GENEVA - A U.N. expert is condemning the mass detention of tens of thousands of women and children in northeast Syria as a violation of international law and calling on governments to repatriate their nationals who she says live under cruel and inhumane conditions.
Concluding a six-day visit to Syria, Fionnuala Ni Aolain, the U.N. special rapporteur on counterterrorism and human rights, issued a dire assessment Friday.
"It is entirely unacceptable that we have 40,000-plus people in a detention facility where 60% of them are children under 12, and we have absolutely no idea what is happening in that facility," she said at a news conference. "To say that this is a breach of international law is perhaps the understatement of the day."
During her visit this past week, Ni Aolain and her team toured prisons and sites of detention in the Qamishli, Gweiran and al-Hol districts, and in al-Malikiyah city.
The enormous al-Hol camp is where tens of thousands of women and children — mostly wives, widows and children of Islamic State group members — are held.
For years, the U.S. has been urging countries to repatriate the family members of militants, but those calls have gone largely unheeded. Either the camp’s residents can’t prove their citizenship, or their home country is reluctant to accept IS sympathizers or former fighters.
However, Ni Aolain said, states are obligated to repatriate their nationals held in the detention facilities in Syria.
Camp authorities say the Islamic State group wives rule the al-Hol camp with violence as they try to keep the group active years after its defeat. Additionally, the authorities say they have set fires in the camp, threatened guards and tried to kidnap them, and have facilitated the escape of boys to join IS.
The United Nations reports more than 100 people, including many women, have been killed in al-Hol camp since the beginning of 2021.
Ni Aolain said what most concerned her and her team "was the mass, indefinite and arbitrary detention of children, particularly boys in various facilities, premised on the alleged threat they posed to security based on their parents alleged prior links with Da’esh." Da'esh is an Arabic acronym referring to IS.
An estimated 52,000 people, mainly Iraqis and Syrians, including relatives of suspected Islamic State militants, are being held in the al-Hol and al-Roj camps, which are run by the Kurdish, U.S.-backed Syrian Democratic Forces (SDF).
Ni Aolain described the camp conditions as dire.
"What I was able to witness first-hand, including mass arbitrary detention of children, incommunicado detention, disappearances, structural and systematic discrimination of detained persons on the basis of their nationality, torture, cruel, and degrading treatment, as well as the deprivation of … access to water, food, and health care.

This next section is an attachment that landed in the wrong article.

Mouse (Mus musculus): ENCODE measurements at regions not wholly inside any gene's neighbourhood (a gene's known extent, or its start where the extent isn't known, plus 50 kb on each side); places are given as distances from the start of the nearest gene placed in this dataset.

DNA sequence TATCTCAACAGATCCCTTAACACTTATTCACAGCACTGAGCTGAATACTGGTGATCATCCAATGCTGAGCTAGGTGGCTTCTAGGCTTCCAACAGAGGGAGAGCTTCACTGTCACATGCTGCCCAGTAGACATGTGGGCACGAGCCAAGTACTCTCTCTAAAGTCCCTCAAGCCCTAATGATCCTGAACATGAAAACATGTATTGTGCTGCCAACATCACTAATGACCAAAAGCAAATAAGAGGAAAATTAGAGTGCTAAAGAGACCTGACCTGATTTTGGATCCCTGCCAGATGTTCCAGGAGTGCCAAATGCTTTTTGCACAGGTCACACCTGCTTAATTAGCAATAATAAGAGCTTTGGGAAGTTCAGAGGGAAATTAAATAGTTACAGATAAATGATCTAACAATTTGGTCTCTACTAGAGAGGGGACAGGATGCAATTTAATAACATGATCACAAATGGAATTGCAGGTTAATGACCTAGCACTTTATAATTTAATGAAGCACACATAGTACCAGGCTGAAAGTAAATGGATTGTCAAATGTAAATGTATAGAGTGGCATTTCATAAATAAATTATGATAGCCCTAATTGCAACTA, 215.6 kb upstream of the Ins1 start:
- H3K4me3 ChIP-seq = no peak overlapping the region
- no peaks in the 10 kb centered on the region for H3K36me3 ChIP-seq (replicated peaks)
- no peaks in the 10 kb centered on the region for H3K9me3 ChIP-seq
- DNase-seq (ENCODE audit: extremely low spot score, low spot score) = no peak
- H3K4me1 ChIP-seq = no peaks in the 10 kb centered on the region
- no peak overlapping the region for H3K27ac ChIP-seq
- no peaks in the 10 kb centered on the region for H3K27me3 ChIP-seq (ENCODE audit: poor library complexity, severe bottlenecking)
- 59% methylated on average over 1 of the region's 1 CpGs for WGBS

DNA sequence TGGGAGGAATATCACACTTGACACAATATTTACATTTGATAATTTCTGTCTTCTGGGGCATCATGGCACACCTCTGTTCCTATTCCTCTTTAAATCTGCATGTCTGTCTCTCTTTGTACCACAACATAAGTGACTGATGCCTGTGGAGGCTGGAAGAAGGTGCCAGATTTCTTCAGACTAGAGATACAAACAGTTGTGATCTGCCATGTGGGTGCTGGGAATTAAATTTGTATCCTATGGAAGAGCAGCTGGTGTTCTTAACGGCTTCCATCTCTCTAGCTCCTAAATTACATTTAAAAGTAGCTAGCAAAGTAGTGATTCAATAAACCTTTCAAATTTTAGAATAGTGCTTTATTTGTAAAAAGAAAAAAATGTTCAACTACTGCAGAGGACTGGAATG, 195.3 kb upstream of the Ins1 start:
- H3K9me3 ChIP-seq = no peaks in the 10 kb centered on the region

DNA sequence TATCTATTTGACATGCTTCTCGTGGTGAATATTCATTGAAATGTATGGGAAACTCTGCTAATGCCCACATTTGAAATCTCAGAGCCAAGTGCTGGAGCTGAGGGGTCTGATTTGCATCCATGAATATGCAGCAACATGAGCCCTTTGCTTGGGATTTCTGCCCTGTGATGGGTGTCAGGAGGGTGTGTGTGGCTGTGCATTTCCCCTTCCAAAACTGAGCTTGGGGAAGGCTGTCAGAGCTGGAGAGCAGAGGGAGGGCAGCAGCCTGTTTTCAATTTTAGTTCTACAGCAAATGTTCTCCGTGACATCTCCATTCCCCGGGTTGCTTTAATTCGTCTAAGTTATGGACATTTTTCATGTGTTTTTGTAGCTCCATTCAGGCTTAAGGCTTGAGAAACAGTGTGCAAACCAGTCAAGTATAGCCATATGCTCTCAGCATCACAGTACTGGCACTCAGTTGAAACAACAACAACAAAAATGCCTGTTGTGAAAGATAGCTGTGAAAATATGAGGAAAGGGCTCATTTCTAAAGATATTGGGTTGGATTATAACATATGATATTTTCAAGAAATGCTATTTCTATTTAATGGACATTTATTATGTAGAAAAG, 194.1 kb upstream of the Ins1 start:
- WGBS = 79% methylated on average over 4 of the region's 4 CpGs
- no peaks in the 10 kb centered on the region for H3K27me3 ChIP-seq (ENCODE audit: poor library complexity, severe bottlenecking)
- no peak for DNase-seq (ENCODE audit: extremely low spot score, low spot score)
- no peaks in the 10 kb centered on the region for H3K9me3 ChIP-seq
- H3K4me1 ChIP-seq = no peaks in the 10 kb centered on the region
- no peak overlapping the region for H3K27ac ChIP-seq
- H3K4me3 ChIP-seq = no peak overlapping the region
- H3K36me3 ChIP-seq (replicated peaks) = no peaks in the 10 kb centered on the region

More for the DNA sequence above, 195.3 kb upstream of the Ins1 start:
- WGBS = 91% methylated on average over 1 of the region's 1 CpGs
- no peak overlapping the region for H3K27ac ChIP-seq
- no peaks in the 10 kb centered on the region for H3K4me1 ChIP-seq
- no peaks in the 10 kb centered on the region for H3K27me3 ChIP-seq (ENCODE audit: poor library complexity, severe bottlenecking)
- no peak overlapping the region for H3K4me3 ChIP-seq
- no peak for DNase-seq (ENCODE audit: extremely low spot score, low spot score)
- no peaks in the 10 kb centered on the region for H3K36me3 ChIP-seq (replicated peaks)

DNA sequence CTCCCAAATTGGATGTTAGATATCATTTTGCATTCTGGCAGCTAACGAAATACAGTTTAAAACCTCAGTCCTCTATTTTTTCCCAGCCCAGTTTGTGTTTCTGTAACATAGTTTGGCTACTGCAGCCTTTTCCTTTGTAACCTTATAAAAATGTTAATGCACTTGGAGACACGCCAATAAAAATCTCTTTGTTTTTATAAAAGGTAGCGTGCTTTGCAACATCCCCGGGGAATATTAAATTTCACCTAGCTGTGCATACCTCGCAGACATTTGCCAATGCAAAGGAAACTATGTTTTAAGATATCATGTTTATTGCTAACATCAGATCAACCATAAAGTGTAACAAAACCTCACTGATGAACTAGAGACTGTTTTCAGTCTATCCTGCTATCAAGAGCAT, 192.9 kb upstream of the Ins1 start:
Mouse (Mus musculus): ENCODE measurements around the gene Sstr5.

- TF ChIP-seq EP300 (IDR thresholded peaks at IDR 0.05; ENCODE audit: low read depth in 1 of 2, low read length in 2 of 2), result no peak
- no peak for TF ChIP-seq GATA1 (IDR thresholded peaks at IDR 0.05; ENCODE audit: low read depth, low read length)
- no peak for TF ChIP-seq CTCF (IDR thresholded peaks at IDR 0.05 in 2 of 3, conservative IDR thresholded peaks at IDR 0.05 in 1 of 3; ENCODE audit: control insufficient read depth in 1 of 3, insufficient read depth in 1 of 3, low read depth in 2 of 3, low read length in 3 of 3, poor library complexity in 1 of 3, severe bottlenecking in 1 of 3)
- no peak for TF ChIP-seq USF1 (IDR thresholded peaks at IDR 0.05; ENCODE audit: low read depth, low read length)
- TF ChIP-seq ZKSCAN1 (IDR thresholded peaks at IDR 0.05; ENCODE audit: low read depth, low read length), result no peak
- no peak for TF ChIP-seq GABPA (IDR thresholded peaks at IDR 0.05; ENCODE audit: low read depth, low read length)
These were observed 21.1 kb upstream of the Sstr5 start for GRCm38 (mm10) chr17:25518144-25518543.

"All of these things undermine the right to life and make the return to countries of nationality absolutely imperative," Ni Aolain said.
Last October, the SDF swept al-Hol, arresting hundreds of IS fighters and recovering stores of weapons. Since then, the SDF has enhanced security with help from the U.S., according to an NBC report.
Syrian Democratic Forces’ officials did not respond to requests for comment on the humanitarian and security situation in the camp, NBC said.
The United Nations estimates 7,000 people, three-quarters of them women and children, have been repatriated by 36 countries since 2019. The charity Save the Children says that at this rate "it would take up to 30 years" to repatriate all the children housed in the two camps.
"Ending the issue of al-Hol camp has become a top national interest for Iraq," said Ahmad Sahhaf, Iraq’s Foreign Ministry spokesperson, according to the country’s state news agency.
He called on the international community to urge all countries that have citizens at the camp "to repatriate them as soon as possible in order to eventually close the camp" because it has become "a dangerous epicenter" for IS gatherings.
"Let me be clear, anyone seriously thinking about long-term security in this region who is not addressing the systematic and arbitrary detention of thousands of children is closing their eyes to the long-term security implications of what it means to hold children in these kinds of conditions of detention indefinitely," Ni Aolain said.
The special rapporteur said she shared her concerns in discussions with authorities at every detention facility.
"I was absolutely crystal clear about the human rights violations that were implicated by what I saw, particularly among children. We see so much of this in media reporting on children — the kind of inflammatory language of ‘cubs of the caliphate’ or ‘extremists’ or ‘terrorists’ to describe 2-year-old’s, 3-, 4-, 5-year-olds born on this territory by no choice of their own."
The Associated Press provided some information for this report.